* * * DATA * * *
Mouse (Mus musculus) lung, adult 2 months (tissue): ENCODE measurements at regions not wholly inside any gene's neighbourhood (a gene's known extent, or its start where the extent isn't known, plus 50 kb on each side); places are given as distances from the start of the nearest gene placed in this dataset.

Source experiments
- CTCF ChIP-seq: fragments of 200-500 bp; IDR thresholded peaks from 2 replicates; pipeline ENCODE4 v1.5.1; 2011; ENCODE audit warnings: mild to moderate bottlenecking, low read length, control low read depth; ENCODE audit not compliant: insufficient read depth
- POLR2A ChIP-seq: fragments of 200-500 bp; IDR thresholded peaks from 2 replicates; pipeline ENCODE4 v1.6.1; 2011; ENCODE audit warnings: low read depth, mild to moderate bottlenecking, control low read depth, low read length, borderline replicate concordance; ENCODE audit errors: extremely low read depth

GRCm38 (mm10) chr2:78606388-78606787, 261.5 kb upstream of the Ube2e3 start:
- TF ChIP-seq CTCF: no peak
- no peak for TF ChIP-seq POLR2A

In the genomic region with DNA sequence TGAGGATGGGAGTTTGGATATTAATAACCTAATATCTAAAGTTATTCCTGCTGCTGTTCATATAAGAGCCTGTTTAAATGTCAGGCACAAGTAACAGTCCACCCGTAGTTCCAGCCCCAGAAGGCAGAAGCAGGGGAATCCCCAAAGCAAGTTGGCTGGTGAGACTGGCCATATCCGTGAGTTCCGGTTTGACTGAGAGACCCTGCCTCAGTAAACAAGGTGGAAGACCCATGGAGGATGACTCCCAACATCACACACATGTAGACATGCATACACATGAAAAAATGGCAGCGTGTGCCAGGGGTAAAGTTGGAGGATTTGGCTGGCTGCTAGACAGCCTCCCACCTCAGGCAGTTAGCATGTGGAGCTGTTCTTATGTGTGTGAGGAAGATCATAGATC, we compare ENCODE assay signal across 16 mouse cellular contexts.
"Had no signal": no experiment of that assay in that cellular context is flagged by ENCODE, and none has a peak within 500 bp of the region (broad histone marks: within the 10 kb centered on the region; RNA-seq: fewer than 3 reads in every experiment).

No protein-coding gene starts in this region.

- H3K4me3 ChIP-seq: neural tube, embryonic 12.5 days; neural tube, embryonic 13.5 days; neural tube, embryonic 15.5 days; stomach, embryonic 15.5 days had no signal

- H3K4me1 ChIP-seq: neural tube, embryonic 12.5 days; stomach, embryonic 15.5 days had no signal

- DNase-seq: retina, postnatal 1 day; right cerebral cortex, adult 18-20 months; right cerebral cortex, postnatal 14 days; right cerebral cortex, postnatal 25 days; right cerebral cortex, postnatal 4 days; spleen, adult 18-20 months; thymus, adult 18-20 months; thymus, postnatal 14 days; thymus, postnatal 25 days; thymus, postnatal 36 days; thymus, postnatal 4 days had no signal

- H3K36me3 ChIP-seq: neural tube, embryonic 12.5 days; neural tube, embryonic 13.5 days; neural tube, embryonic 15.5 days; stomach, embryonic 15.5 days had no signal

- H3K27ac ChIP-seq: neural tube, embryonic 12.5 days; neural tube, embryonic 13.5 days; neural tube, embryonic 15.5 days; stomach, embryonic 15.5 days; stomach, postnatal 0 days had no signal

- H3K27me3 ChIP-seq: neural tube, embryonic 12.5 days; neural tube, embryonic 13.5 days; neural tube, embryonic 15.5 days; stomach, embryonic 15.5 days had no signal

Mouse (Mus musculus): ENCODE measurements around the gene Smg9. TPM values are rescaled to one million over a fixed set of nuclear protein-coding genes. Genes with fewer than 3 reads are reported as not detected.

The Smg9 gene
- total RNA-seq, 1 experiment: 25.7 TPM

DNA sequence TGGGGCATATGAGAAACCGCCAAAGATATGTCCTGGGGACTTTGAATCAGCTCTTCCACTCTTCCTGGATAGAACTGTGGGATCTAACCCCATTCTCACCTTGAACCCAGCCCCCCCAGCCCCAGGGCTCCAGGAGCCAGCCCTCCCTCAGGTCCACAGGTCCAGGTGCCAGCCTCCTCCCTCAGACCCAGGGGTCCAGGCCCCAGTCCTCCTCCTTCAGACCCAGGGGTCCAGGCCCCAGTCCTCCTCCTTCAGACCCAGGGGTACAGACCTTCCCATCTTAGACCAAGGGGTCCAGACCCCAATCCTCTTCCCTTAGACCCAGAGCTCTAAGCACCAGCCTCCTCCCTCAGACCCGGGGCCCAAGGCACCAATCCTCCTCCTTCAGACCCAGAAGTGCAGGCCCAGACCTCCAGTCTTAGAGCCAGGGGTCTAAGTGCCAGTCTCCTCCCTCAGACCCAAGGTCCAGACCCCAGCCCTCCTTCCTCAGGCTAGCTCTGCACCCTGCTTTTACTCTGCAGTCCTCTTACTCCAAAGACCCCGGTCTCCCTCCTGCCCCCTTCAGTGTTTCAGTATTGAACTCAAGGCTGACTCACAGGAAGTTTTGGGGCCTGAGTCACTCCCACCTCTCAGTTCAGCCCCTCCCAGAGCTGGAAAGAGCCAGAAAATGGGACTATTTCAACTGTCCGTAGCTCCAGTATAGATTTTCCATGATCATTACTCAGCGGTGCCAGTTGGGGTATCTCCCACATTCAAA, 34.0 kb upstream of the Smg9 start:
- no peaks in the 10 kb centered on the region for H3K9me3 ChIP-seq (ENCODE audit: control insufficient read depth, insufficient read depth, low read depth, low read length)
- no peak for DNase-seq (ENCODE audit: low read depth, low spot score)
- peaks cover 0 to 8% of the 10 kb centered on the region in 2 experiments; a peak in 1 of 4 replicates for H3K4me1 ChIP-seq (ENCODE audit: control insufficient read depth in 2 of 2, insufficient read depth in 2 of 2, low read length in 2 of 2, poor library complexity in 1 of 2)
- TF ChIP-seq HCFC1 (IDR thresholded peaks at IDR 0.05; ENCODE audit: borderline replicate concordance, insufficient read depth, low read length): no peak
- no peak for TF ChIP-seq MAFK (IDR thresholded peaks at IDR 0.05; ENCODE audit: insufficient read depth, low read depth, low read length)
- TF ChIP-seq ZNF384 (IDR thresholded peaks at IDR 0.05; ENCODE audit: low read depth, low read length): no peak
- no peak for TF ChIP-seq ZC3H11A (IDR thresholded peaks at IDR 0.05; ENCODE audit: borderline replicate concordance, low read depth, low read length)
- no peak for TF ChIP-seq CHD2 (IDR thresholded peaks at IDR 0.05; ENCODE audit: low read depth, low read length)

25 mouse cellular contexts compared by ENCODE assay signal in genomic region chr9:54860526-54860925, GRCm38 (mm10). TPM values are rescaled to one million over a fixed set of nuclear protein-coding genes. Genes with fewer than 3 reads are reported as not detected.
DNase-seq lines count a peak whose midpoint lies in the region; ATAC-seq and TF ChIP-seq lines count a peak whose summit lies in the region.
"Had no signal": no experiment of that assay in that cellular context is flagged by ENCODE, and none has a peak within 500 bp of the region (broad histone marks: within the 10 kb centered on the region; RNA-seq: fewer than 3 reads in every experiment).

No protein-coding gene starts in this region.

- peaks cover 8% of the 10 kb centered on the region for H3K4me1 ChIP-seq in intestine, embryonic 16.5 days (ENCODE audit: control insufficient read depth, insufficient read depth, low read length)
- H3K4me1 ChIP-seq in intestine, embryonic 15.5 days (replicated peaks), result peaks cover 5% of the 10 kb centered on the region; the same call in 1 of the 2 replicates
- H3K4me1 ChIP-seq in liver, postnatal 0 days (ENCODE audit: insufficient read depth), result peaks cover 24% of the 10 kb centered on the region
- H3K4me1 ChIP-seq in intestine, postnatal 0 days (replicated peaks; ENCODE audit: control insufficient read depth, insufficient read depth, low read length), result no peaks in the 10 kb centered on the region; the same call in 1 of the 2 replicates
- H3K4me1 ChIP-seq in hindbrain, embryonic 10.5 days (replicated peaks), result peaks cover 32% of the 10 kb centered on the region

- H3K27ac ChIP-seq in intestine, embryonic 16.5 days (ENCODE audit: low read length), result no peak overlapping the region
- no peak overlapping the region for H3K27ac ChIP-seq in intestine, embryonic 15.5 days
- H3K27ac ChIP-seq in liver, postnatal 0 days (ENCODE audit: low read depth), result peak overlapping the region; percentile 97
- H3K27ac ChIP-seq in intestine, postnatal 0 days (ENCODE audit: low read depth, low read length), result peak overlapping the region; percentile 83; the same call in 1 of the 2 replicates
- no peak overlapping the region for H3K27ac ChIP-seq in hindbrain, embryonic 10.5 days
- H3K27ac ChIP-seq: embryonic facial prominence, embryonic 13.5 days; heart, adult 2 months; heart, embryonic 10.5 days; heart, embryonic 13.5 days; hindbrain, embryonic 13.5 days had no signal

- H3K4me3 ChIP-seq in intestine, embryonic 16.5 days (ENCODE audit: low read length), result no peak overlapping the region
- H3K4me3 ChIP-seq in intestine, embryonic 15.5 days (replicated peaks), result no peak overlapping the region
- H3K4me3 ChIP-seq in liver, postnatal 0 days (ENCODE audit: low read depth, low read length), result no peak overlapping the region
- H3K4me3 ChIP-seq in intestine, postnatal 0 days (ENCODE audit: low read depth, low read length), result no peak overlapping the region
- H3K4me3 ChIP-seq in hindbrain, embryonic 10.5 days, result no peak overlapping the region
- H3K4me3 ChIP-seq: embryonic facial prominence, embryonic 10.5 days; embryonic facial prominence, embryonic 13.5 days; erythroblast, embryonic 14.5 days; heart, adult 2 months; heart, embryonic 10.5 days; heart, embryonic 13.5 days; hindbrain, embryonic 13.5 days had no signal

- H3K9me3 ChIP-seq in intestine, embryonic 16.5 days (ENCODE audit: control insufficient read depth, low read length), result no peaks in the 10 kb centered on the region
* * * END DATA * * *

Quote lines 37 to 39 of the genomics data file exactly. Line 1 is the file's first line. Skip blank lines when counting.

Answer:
- H3K4me1 ChIP-seq in hindbrain, embryonic 10.5 days (replicated peaks), result peaks cover 32% of the 10 kb centered on the region

- H3K27ac ChIP-seq in intestine, embryonic 16.5 days (ENCODE audit: low read length), result no peak overlapping the region
- no peak overlapping the region for H3K27ac ChIP-seq in intestine, embryonic 15.5 days